Clinical Editor's Corner: Kern

A Brief Review of Hemodynamics for Structural Interventions Part 2: Mitral Stenosis

Morton Kern, MD, MSCAI, FACC, FAHA
Clinical Editor; Chief of Medicine
Long Beach VA Medical Center
Long Beach, California;
Associate Chief Cardiology,
University of California, Irvine Medical Center, Orange, California
mortonkern2007@gmail.com

Morton Kern, MD, MSCAI, FACC, FAHA
Clinical Editor; Chief of Medicine
Long Beach VA Medical Center
Long Beach, California;
Associate Chief Cardiology,
University of California, Irvine Medical Center, Orange, California
mortonkern2007@gmail.com

Last month1, we reviewed the hemodynamics of mitral regurgitation and the changes seen with the mitral clip percutaneous repair on the left atrial pressure waves. In Part 2 of our brief hemodynamic review for structural heart interventions, we will focus on mitral stenosis and mitral balloon valvuloplasty.

The Stenotic Mitral Valve: Anatomy and Function

The stenotic mitral valve is characterized by thickened leaflets with reduced excursion. In the case of rheumatic mitral stenosis (MS), this thickening, calcification, and shortening can extend to involve the subvalvular apparatus (Figure 1). In the elderly, a very calcific, narrowed mitral annulus with extension into the base of the mitral valve leaflets can produce stenosis without as much impairment of the leaflet tip motion. Rare congenital causes of MS also include congenital parachute mitral valve, in which the leaflets attach to a single papillary muscle.

To recap the associated hemodynamic principles, the pressure waves in the left atrium (LA) are determined by 1) the pulmonary vein flow entering the LA from the lungs; 2) the transmitral valve outflow into the LV; and 3) the left ventricular (LV) back pressure or flow, producing resistance to LA outflow. Pressure waves in the LA (and any other chamber) are also the net result of the chamber (LA) stiffness. A low-compliance LA (i.e., stiff chamber) has a steeper P-V curve, which means that a small change in flow can produce a big change in pressure, and vice versa for a compliant or easily expandable LA chamber.2 Rheumatic heart disease affects LA stiffness as well as the anatomic valve-related structures.

Transvalvular Mitral Hemodynamics and Clinical Presentations

For MS, increased LA pressure raises the pulmonary venous and capillary pressures, resulting in exertional dyspnea. A transvalvular pressure gradient is a function of the flow and can be calculated by Doppler flow velocity (V) as ΔP=4V2. Thus, a doubling the velocity quadruples the pressure gradient. Exacerbating conditions for MS include tachycardia, pregnancy, hyperthyroidism, anemia, infection, and atrial fibrillation, and all of these conditions have one feature in common: an increased heart rate with reduced diastolic filling time. With tachycardia, diastole shortens more than systole, so that at any given stroke volume, the pressure gradient increases faster than the flow velocity. In atrial fibrillation, the irregular rhythm and loss of the atrial contraction further reduces the cardiac output by about 20%, a reduction independent of the increased resistance to transvalvular flow. The combination of reduced flow with high LA pressures ultimately brings about the onset of symptoms.3 The severity of MS is summarized in Table 1.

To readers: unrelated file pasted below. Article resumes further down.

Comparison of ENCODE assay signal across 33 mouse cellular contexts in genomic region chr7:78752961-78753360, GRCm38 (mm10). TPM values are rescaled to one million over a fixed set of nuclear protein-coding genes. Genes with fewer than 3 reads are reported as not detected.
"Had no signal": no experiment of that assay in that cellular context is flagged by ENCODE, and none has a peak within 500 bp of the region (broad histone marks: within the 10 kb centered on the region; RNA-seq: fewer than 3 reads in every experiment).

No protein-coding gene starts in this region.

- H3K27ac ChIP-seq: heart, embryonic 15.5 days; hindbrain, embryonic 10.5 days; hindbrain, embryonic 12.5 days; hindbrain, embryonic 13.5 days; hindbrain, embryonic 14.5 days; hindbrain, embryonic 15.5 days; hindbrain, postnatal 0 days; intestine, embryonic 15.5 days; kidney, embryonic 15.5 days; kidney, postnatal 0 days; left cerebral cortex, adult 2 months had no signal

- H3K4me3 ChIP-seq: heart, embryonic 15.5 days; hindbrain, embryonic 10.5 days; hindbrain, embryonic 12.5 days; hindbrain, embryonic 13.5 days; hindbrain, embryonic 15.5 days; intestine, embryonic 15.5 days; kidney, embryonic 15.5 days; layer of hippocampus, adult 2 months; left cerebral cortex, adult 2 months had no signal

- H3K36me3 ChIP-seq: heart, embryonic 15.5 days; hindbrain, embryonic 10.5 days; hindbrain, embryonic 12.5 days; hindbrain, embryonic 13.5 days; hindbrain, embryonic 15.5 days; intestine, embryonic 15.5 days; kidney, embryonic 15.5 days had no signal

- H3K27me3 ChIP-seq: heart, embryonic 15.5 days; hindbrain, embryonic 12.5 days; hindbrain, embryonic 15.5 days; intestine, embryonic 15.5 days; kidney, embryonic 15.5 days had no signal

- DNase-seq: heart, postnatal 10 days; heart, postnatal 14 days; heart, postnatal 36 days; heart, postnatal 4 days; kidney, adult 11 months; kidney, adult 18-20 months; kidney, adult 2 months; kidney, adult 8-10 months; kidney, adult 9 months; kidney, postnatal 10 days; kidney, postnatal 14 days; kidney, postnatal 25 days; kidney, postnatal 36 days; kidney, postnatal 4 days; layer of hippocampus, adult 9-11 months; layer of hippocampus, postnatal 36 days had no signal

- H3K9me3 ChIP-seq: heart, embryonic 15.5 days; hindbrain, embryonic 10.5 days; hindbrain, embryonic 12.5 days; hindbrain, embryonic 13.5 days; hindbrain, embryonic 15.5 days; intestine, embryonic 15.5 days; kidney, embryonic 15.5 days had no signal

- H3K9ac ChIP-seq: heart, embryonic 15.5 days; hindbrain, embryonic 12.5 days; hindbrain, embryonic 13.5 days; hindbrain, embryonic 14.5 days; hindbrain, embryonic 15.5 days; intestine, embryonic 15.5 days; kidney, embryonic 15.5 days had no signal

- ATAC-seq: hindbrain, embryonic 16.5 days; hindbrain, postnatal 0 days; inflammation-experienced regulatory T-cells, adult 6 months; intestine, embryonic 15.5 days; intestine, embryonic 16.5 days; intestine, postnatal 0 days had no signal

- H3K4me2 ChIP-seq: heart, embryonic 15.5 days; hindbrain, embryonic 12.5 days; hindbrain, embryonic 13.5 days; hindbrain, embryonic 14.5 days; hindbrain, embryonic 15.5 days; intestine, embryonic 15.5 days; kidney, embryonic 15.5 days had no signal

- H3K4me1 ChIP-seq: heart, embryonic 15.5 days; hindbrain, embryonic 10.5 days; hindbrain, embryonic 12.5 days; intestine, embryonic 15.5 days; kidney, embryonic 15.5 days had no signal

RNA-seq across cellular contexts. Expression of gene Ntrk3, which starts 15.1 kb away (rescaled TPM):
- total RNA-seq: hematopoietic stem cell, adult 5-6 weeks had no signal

The percutaneous balloon valvuloplasty approach to mitral stenosis is the preferred treatment if subvalvular disease, calcification, thickening, and mobility of the valve leaflets is moderate or less (using a Wilkin’s score4<11), mitral valve regurgitation is no greater than mild, and thrombus is not present in the left atrium. Table 2 provides scores with recommendations from the American College of Cardiology/American Heart Association (ACC/AHA) for percutaneous balloon mitral valvuloplasty (PBMV). The results of PBMV are equal or superior to surgical commissurotomy. The rate of success and complications correlates strongly with experience; both the success and avoidance of complications are predicated in part on appreciating subtleties of hemodynamics during the screening and intra-procedure phases of management.5

Hemodynamics of MS Before and After Balloon Valvuloplasty

In general, the stenotic mitral valve area (MVA) can be measured in several ways (Figure 2).6 With confidence in the echocardiographic data, patients may be suitable for balloon valvuloplasty to open the stenotic valve and permit adequate cardiac output, and keep pulmonary hypertension at bay. At times, with equivocal data, exercise hemodynamics in the cath lab may be necessary. For best pressure and gradient data, use direct LA pressure from a transseptal approach rather than the pulmonary capillary wedge pressure (Figure 3). However, when pulmonary capillary wedge pressure is low and normal, it provides an effective first-line tool to screen for significant mitral valve gradients.

Percutaneous Mitral Balloon Valvuloplasty (PBMV) Hemodynamics

PBMV results in a gradient decrease of 50% or more, and a valve area increase to 1.5 cm2, the definition of success in the majority of the literature. In ideal valve anatomy, the mitral valve area will typically increase to 1.8 cm2 or more. Examples of the hemodynamic changes occurring in the pressure wave forms for a patient with MS before and after mitral balloon valvuloplasty are shown on Figure 4.